Teen Vogue is a magazine where you find things you wouldn’t expect to find in a magazine clearly aimed at an audience of young women. And never would I have gone close to Teen Vogue (women’s magazines never interested me, not even when I was young) hadn’t it been mentioned by one of my favourite podcasts (I think it was On The Media by WNYC but I could be wrong).
What makes Teen Vogue different from your usual fashion and teen magazine are the topics. Let me give you the headlines from today’s homepage: 7 Tips to Balancing Activism and School Work; Florida Governor Rick Scott Is Getting Sued by Teens for His Environmental Polices and Are Shaved Heads Just a Fashion Trend or a Political Statement For Women? this accompanied by the photo of Emma González, the student who became a symbol of the movement for arm control after the massacre at the parkland school.
Teen Vogue also talks about fashion, swimwear and shoes, of course, but even those topics are dealt with in a way that is somehow liberating.
Take the article about prom dresses: it is an article that explains how to get the most out of selling it online. Or the one about Dua Lipa’s latest album (I guess she must be a popular singer among teenagers), well they place emphasis on the single in which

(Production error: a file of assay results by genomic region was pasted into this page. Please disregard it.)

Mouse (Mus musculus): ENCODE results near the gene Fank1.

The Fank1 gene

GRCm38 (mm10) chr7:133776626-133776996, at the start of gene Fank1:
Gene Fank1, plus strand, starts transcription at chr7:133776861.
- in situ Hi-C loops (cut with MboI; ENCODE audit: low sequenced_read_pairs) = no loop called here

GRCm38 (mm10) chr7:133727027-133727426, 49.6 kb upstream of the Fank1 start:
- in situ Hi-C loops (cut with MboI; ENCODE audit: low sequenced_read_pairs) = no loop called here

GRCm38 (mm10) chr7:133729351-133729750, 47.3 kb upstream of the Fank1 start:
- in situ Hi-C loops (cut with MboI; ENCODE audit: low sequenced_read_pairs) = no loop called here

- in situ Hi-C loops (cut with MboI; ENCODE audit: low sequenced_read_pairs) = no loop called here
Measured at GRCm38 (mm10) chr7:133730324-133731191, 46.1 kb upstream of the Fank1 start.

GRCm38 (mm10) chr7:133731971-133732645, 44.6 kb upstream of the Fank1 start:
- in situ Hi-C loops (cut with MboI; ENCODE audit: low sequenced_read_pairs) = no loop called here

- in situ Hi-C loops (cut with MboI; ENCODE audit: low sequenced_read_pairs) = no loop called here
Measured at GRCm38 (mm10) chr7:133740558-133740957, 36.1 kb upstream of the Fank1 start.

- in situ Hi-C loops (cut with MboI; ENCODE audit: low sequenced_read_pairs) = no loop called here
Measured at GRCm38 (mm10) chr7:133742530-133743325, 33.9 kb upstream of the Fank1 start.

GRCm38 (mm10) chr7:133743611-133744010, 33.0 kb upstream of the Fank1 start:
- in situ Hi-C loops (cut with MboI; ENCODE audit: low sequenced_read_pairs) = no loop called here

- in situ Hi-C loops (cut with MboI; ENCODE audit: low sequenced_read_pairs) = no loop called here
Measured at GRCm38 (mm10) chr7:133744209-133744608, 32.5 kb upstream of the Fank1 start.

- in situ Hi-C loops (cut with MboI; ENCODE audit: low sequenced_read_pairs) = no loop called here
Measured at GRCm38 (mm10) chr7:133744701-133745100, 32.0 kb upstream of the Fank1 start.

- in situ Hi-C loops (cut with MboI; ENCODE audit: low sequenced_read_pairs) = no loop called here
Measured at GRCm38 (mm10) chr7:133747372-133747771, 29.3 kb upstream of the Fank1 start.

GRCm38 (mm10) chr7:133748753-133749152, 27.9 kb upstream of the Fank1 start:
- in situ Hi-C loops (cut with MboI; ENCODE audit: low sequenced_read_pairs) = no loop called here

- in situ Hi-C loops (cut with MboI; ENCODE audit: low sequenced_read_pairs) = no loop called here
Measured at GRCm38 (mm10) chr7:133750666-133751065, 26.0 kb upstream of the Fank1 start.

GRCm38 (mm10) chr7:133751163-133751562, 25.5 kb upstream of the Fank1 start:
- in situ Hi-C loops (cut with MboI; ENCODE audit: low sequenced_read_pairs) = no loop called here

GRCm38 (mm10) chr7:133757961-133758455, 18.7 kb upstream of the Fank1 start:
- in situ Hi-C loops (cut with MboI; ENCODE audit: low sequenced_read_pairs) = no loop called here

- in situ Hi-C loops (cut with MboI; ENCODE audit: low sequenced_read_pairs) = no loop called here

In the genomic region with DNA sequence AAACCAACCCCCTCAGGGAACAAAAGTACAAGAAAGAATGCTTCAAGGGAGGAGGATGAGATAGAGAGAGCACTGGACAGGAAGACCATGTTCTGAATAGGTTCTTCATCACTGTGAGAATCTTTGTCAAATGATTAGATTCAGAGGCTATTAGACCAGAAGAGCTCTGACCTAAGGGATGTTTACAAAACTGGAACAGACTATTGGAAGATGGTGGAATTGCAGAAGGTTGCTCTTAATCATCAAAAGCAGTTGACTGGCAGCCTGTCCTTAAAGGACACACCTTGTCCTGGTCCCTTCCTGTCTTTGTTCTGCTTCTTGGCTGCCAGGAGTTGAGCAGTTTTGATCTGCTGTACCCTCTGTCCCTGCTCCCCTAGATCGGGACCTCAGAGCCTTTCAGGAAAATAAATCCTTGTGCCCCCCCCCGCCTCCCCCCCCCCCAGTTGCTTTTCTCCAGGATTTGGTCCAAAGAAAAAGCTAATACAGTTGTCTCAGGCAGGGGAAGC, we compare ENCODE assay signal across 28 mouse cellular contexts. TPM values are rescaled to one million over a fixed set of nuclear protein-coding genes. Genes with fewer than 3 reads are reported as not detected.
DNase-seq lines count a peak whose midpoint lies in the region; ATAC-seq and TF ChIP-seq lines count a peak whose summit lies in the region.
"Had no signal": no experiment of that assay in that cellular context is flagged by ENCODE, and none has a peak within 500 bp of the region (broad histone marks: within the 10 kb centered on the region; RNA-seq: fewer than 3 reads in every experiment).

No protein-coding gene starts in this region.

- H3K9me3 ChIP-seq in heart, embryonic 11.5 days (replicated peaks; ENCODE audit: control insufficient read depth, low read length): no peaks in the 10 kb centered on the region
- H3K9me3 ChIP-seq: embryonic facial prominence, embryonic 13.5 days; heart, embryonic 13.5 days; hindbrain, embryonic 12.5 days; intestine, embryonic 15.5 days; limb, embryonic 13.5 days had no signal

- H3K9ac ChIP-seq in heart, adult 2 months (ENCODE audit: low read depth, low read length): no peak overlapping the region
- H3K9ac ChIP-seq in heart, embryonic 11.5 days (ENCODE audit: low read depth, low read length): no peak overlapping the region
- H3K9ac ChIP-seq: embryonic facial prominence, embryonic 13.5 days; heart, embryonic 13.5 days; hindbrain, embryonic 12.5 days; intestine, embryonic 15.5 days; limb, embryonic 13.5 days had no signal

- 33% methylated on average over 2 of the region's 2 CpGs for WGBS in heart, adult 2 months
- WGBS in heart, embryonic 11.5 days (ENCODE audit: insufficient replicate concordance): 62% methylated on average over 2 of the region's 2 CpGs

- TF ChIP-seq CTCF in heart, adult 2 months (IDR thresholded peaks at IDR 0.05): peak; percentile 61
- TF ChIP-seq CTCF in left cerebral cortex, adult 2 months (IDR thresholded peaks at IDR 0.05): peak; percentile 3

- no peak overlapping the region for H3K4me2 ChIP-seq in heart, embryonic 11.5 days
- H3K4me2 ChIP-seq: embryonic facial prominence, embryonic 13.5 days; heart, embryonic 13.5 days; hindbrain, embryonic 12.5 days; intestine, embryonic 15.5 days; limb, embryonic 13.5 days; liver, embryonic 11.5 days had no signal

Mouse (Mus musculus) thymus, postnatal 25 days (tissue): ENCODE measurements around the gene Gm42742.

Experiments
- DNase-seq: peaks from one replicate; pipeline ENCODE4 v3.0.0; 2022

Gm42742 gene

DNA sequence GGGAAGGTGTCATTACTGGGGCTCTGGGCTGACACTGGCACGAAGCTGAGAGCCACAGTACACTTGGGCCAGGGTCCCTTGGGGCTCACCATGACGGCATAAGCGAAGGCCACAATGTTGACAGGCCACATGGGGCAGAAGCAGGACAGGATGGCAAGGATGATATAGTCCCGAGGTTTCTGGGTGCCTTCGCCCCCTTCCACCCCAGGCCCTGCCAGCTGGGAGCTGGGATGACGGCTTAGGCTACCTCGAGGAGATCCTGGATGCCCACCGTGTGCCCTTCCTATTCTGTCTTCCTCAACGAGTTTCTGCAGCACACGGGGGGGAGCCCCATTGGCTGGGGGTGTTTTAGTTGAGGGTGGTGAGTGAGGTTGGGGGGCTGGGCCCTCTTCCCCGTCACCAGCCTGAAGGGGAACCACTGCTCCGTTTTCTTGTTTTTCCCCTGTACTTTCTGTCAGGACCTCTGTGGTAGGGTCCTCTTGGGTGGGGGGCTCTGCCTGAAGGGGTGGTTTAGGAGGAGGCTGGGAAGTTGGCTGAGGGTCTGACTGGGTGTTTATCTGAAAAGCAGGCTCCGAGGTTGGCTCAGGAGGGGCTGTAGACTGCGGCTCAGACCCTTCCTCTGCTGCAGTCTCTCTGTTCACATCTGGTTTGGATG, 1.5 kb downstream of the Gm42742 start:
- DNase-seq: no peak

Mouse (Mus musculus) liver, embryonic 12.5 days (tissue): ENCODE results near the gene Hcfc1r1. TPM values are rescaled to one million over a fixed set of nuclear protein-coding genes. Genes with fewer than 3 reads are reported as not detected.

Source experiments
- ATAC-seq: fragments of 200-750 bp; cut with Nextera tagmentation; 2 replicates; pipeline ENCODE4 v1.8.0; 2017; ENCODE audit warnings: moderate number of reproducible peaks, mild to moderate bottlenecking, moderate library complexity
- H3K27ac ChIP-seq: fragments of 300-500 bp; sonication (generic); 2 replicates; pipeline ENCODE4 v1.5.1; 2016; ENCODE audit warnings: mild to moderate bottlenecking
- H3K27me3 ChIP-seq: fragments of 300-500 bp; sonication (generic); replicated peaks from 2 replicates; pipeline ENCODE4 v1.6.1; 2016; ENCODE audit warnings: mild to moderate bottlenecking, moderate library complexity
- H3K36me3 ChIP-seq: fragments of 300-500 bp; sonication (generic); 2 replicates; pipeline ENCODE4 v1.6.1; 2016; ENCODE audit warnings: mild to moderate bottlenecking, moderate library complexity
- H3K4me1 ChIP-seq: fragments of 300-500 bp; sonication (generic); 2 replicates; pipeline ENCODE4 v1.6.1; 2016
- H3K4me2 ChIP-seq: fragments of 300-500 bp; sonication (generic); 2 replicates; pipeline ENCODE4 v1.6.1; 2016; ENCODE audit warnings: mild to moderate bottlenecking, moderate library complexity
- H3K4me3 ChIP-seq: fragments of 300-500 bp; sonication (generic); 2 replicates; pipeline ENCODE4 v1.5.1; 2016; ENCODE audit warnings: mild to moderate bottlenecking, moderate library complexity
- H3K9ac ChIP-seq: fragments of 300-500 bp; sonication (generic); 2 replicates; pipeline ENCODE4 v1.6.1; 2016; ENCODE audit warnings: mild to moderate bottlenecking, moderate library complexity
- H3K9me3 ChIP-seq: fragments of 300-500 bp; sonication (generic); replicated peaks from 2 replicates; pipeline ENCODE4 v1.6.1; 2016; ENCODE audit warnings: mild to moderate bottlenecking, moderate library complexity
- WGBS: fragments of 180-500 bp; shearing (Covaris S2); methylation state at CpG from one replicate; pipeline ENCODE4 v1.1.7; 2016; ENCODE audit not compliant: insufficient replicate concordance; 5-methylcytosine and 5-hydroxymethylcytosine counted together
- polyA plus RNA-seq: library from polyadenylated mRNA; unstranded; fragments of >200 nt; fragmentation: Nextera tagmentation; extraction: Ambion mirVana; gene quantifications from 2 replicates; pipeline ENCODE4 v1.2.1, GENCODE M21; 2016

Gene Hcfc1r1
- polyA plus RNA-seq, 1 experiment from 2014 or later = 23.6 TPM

Dua Lipa tells women how to recognise the toxicity of a relationship and how not to fall into the mistake of sleeping with an ex.
I mean, and I never thought I’d hear these words, coming form me, more and more often I end up reading Teen Vogue’s articles with great interest, because it feels like listening to real young women talking, not some Mature Editor who constantly keeps an eye on advertisers so that no one feels uncomfortable.
Like I said at first, I never liked ‘stuff for women’ (magazines, inserts, competitions etc. ) just as I never liked artistic events reserved for minorities while living abroad because, this is my reasoning, if a book, a play, an article are worth my attention, this should come from an intrinsic value. Independently from the author’s sex, nationality or ethnicity.
The thing is that every time I come across something ‘just for women’ it makes me think about the campaign to save the panda. As if being a woman (or minority) justified, or rather required the creation of content other than those considered suitable for the general public.
And if we want to push the analysis all the way down, then let’s ask: who is this audience you write non-special content for? I’ll leave you to do the math to see what is left after subtracting women, minority etc. meanwhile, let me keep on enjoying my secret pleasure of reading teen vogue.